A self-published, artist-signed postcard of an Impressionist sensibility by Miss Barnes of Madras [Chennai]. Painting was a hobby of many British women and men in India, watercolors often found in albums, but few went to the trouble of having their
Fred Bremner was one of the first postcard publishers of Kashmir, offering numerous cards of the Princely State based on photographs he tool there around 1900.
"Kodaikanal (Kody), though not so quite fashionable as Ooty," wrote Eustace Reynolds Hall in The Tourist's India (1907) "is rapidly coming into favour.
[Original caption] Kandy From Lady Horton's Walk This walk winds picturesquely around one of the hills which overhang the little lake upon which the town of Kandy is situated.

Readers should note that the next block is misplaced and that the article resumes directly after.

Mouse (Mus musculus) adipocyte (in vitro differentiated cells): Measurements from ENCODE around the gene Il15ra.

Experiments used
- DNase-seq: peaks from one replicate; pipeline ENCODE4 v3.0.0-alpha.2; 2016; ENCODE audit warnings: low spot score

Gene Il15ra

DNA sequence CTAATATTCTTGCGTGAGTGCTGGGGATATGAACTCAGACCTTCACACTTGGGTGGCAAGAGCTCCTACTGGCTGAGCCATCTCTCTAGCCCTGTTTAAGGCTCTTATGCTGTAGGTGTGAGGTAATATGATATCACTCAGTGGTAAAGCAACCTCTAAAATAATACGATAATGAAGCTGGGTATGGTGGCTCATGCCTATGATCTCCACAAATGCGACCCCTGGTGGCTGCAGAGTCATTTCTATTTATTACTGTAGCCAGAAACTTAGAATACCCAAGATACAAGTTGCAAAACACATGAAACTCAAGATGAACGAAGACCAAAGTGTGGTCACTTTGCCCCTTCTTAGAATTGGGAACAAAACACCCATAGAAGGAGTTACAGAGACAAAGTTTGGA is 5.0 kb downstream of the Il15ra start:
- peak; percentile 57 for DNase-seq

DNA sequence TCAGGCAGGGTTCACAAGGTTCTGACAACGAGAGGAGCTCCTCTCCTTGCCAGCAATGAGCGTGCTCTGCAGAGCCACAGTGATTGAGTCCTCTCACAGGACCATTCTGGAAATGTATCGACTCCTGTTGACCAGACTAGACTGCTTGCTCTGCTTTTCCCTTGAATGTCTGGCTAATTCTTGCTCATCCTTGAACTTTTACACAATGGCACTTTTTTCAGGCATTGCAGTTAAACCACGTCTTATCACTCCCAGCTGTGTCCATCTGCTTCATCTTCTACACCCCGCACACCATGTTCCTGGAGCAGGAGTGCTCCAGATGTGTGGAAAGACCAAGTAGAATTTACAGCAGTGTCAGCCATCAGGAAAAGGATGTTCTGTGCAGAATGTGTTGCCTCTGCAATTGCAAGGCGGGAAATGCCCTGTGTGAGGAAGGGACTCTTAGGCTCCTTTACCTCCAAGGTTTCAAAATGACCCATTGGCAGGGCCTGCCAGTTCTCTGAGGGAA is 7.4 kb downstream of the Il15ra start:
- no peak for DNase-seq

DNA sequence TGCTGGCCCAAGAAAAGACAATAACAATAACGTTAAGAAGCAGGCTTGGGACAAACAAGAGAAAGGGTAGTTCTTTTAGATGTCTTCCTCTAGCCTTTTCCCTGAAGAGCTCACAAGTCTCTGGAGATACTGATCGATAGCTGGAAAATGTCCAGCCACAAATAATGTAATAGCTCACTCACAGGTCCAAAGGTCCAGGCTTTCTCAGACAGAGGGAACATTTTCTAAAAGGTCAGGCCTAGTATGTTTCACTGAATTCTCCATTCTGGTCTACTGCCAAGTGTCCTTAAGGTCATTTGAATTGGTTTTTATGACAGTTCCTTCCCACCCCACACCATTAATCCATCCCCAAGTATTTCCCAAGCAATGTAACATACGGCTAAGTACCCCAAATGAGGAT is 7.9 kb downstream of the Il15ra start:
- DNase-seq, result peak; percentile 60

Dal Lake in Srinagar in an artist painted postcard. Dal Lake is connected to a number of other lakes in Kashmir Valley and is well known for its shikaras or house boats.
[Original caption] Narsingarh - The Lake. Narsingarh is the capital of the state of that name in central India. It was founded in 1687 and is most picturesquely located on the shore of an artificial lake with a fort and palace on the height above.
An example of how nicely the real photo postcard could be used to maximize the depth and mystery of black and white photography, here on glossy stock by A.W. Plate & Co., a firm which tried every type of postcard printing process.
Most big Madras studios and retailers had branches in Ooti, among them Wiele & Klein, publisher of this very early court-sized view, possibly the earliest of the hillstation.